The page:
The principal goal of XRD analysis was to estimate the relative weight percentages of total clay minerals, quartz, feldspar, and calcite in specimens of bulk sediment. Material for XRD analysis was obtained from a 10 cm3 sample that was also used for XRF and carbonate analyses. All samples were vacuum-dried, crushed with a ball mill, and mounted as randomly oriented bulk powders. Routine analyses of bulk powders were completed using a newly acquired PANalytical CubiX3 diffractometer. This system was used by IODP for the first time during Expedition 365. Instrument settings were as follows:
- Generator voltage = 45 kV.
- Tube current = 40 mA.
- Tube anode = Cu.
- Wavelength = 1.540598 Å (Kα1) and 1.544426 Å (Kα2).
- Start angle = 2°2θ.
- End angle = 60°2θ.
- Step spacing = 0.005°2θ.
- Scan step time = 1.27 s.
- Scan speed = 0.50134°2θ/s.
- Divergent slit = fixed 1/4.
- Monochromator used = yes.
- Irradiated length = 10 mm.
- Scanning range = 2°–60°2θ.
- Scan type = continuous.
To maintain as much consistency as possible with previous NanTroSEIZE results, we processed the digital data using MacDiff 4.2.5 (http://www.ccp14.ac.uk/ccp/ccp14/ftp-mirror/krumm/Software/macintosh/macdiff/MacDiff.html). Functions included “find baseline,” “smooth counts,” and correction of peak position using the quartz peak at 3.343 Å. The upper and lower limits for each diagnostic peak were adjusted manually following the guidelines shown in Table T4.
Table T4. Characteristic XRD peaks for semiquantitative analysis of composite clay minerals, quartz, plagioclase feldspar, and calcite. Download table in .csv format.
Calculations of relative mineral abundance utilized regression curves that were generated from analyses of standard mineral mixtures with all values normalized to 100%. Bulk powder mixtures for the Nankai Trough are the same as those reported by Underwood et al. (2003): quartz (Saint Peter sandstone), feldspar (Ca-rich albite), calcite (Cyprus chalk), smectite (Ca-montmorillonite), illite (Clay Mineral Society IMt-2, 2M1 polytype), and chlorite (Clay Mineral Society CCa-2). The standards were run three times, and correlations between mean peak area and weight percent were defined for each mineral. The following polynomial equations provide the statistical fits, where X = peak area and r = correlation coefficient:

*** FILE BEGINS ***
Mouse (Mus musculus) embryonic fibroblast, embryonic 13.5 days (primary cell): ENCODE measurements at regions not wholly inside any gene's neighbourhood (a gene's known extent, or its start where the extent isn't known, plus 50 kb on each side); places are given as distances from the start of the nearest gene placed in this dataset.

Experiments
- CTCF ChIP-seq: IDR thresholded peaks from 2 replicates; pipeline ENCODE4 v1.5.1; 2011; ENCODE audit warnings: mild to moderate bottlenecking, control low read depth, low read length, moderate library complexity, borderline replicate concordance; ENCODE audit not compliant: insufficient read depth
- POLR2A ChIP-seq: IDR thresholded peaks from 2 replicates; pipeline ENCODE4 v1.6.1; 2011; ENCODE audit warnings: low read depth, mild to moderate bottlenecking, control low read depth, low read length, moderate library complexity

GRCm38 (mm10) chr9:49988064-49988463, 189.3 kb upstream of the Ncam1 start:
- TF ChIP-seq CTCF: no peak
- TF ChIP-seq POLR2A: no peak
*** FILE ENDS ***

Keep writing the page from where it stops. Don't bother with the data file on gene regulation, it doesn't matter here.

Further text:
Values of relative abundance for natural specimens, however, should be interpreted with some caution. One of the fundamental problems with any bulk powder XRD method is the difference in peak response between poorly crystalline minerals at low diffraction angles (e.g., clay minerals) and highly crystalline minerals at higher diffraction angles (e.g., quartz and feldspar). Clay mineral content is best characterized by measuring the peak area, whereas peak intensity may be more accurate for quartz, feldspar, and calcite. Analyzing oriented aggregates of clay-size fractions enhances basal reflections of the clay minerals, but that approach is time consuming. For clay mineral assemblages in bulk powders, the two options are to measure one peak for each mineral and add the estimates together (thereby propagating the error) or to measure a single composite peak at 19.4°–20.4°2θ (Table T4). Chlorite does not contribute counts to that composite peak, so natural specimens with high contents of chlorite will yield larger errors. The same source of error also applies to the standard mineral mixtures. Other sources of error include contamination of mineral standards by impurities such as quartz and zeolites (e.g., the illite standard contains ~20% quartz) and differences in crystallinity between standards and natural clay minerals.